What’s New…in New Zealand?
How much newer can New Zealand feel? The fjords have always been pristine, the cities are clean and modern, and the people are full of energy. As if this dazzling destination was not remote enough, imagine what it’s like after two years of pandemic isolation.
With the exception of 90 days of quarantine-free travel [for Australians] from April to July 2021, New Zealand has been closed to international visitors since March 2020. While the country prepares to reopen its borders to vaccinated travelers in 2022, those glorious green shores are patiently waiting for the return of cruise passengers.
“It’s been an incredibly challenging time for the industry and we’re really looking forward to welcoming back visitors with open arms,” says Andrew Waddel, General Manager of Tourism New Zealand. “The pause in international travel has given New Zealand time to breathe and reflect on what the future of tourism looks like. Tourism should enrich our people, culture, environment and economy, and locals and tourists alike have a shared responsibility to ensure this.”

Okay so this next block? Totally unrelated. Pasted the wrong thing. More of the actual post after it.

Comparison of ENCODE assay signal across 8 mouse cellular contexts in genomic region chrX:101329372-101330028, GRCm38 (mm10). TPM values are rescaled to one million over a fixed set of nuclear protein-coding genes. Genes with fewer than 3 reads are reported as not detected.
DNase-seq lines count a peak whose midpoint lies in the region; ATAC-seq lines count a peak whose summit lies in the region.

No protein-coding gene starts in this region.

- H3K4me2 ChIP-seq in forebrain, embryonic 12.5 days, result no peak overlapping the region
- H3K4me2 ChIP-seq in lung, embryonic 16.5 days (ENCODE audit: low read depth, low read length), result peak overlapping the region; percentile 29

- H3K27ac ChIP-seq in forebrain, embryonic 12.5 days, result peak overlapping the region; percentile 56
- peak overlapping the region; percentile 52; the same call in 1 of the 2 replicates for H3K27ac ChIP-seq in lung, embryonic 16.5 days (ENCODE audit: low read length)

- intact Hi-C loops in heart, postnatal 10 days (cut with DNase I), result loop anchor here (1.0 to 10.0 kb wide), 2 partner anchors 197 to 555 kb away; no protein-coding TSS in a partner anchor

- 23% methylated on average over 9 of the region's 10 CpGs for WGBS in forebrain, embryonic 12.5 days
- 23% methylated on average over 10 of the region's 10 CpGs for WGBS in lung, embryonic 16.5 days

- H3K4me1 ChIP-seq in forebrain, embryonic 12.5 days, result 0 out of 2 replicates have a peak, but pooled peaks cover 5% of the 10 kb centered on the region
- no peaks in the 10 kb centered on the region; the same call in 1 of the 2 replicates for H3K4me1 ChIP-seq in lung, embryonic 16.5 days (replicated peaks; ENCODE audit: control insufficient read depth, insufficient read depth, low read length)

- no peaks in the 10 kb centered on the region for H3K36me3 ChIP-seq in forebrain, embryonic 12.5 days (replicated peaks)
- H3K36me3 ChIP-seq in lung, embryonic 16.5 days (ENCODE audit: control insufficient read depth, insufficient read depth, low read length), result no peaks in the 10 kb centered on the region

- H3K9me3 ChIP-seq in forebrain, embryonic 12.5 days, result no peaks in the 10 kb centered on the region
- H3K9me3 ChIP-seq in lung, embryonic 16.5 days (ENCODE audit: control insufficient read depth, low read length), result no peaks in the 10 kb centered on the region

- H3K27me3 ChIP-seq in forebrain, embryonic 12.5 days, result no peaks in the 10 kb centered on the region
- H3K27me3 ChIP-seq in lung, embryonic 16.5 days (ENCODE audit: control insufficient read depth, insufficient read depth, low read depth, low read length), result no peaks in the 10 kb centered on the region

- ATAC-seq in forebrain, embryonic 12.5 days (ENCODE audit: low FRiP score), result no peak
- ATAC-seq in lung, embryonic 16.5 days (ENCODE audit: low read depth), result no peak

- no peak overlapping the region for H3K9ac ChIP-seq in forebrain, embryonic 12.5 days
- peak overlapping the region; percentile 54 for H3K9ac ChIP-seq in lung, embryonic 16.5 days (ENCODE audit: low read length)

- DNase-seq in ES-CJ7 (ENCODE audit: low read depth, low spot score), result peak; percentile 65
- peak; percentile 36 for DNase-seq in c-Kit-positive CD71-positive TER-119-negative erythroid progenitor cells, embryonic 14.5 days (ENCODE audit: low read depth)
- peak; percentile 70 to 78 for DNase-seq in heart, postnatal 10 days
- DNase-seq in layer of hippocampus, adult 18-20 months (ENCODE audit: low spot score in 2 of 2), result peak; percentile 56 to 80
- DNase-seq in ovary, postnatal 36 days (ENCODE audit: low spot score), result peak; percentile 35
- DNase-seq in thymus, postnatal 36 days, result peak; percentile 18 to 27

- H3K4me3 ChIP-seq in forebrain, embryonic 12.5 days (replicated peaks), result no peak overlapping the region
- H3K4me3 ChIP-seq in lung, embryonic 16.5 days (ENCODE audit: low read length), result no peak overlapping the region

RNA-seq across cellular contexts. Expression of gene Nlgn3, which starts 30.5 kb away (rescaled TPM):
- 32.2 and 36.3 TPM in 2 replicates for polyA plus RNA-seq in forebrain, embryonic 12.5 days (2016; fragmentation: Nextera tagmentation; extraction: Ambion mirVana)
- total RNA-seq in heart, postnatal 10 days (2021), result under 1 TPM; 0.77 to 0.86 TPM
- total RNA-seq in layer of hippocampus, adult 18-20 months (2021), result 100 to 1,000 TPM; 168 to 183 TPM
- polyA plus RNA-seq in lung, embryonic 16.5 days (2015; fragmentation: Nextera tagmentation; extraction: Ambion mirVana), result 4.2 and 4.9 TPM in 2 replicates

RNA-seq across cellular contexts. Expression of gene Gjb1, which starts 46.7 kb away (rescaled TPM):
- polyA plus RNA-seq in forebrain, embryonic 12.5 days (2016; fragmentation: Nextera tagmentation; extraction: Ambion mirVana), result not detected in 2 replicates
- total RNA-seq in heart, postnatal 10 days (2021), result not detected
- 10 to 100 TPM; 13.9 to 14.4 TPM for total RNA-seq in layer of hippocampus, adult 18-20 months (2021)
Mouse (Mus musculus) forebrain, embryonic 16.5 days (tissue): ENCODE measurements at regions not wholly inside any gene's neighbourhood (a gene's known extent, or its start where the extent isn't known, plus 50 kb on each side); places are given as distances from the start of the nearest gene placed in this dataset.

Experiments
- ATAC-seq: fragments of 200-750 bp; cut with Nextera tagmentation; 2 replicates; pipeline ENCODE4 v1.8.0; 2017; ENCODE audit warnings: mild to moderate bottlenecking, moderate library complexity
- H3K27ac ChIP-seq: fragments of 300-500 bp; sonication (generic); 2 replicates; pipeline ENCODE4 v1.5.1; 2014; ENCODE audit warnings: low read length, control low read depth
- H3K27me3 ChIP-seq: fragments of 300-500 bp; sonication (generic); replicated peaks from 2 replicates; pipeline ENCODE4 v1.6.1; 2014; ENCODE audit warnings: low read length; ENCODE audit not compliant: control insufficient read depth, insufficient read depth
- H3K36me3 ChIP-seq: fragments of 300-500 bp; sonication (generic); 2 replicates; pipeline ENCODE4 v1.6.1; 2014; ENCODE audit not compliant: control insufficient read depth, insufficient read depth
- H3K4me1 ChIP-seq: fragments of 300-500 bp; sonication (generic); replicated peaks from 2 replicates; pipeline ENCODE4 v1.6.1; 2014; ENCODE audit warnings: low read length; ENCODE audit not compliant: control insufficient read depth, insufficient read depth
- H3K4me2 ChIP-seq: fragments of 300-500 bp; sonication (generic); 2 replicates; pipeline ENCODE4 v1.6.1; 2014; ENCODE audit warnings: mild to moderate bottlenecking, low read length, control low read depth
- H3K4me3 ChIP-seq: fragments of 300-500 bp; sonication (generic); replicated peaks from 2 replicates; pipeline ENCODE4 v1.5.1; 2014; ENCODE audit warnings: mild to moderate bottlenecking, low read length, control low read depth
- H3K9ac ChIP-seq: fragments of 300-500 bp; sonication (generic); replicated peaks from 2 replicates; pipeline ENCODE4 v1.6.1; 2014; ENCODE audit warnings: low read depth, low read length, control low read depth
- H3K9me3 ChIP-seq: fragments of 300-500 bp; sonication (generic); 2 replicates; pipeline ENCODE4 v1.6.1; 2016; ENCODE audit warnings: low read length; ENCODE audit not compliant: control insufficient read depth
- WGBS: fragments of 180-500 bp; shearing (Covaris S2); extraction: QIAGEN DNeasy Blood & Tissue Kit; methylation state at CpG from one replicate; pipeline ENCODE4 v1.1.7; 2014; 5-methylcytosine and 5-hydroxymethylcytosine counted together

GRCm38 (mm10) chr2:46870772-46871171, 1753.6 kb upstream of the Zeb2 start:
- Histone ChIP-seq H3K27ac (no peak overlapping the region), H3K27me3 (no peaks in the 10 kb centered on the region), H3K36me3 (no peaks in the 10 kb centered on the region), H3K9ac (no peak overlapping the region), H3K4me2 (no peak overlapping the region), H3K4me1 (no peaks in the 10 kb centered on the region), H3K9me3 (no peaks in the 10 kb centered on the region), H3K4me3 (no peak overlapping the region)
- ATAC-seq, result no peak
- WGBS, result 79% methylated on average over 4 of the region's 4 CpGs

In the indigenous language of Te Ao Māori, this is called “kaitiakitanga” — the principle of guardianship for the natural world.
On top of the preservation of its spectacular landscapes — from the world-famous fjords to Hobbiton, where Lord of the Rings was filmed — there are plenty of new attractions and activities for cruisers to experience.
“While borders have been shut, our tourism operators have been preparing for reopening and are ready to showcase the best New Zealand has to offer,” Waddel tells us.
The most significant development in cruising has been the opening of New Zealand’s first purpose-built cruise ship facility at Lyttelton Harbour, for Christchurch, replacing the old wharf that was destroyed in an earthquake in 2011.
Here’s a preview of the best things to see and do in New Zealand ports of call.